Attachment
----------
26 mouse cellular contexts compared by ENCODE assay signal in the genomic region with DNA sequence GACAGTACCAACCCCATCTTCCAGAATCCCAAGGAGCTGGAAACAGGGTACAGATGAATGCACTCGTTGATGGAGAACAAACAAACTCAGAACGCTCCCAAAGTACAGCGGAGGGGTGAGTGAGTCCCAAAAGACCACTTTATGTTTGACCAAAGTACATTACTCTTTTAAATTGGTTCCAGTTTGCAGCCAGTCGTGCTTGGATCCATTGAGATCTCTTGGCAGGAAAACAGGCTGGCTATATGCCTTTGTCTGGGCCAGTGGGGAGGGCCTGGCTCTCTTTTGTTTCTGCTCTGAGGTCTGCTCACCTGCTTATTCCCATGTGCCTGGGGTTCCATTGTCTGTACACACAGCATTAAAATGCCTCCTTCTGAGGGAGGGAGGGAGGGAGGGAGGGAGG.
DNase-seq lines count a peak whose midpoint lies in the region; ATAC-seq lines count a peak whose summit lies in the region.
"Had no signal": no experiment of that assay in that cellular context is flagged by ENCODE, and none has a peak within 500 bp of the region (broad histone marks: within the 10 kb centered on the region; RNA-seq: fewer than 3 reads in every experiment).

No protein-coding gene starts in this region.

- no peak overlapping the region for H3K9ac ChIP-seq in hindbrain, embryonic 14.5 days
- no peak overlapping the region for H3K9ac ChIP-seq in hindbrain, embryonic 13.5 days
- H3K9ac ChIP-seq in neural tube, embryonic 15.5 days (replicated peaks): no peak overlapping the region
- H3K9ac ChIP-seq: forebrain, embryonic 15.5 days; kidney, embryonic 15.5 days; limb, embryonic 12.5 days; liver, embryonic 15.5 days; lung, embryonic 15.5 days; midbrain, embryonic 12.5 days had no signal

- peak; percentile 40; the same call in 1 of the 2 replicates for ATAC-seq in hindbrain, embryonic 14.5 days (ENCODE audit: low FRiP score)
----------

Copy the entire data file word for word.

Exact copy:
26 mouse cellular contexts compared by ENCODE assay signal in the genomic region with DNA sequence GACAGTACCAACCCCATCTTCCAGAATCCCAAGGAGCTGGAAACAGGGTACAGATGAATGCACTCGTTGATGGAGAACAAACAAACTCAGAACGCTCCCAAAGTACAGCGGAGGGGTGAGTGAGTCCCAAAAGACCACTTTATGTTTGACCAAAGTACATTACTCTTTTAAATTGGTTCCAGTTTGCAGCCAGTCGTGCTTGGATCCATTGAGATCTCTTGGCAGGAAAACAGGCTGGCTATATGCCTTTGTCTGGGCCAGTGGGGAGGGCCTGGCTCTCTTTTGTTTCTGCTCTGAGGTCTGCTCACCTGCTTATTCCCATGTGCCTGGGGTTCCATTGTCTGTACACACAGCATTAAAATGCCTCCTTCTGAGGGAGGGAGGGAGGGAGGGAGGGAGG.
DNase-seq lines count a peak whose midpoint lies in the region; ATAC-seq lines count a peak whose summit lies in the region.
"Had no signal": no experiment of that assay in that cellular context is flagged by ENCODE, and none has a peak within 500 bp of the region (broad histone marks: within the 10 kb centered on the region; RNA-seq: fewer than 3 reads in every experiment).

No protein-coding gene starts in this region.

- no peak overlapping the region for H3K9ac ChIP-seq in hindbrain, embryonic 14.5 days
- no peak overlapping the region for H3K9ac ChIP-seq in hindbrain, embryonic 13.5 days
- H3K9ac ChIP-seq in neural tube, embryonic 15.5 days (replicated peaks): no peak overlapping the region
- H3K9ac ChIP-seq: forebrain, embryonic 15.5 days; kidney, embryonic 15.5 days; limb, embryonic 12.5 days; liver, embryonic 15.5 days; lung, embryonic 15.5 days; midbrain, embryonic 12.5 days had no signal

- peak; percentile 40; the same call in 1 of the 2 replicates for ATAC-seq in hindbrain, embryonic 14.5 days (ENCODE audit: low FRiP score)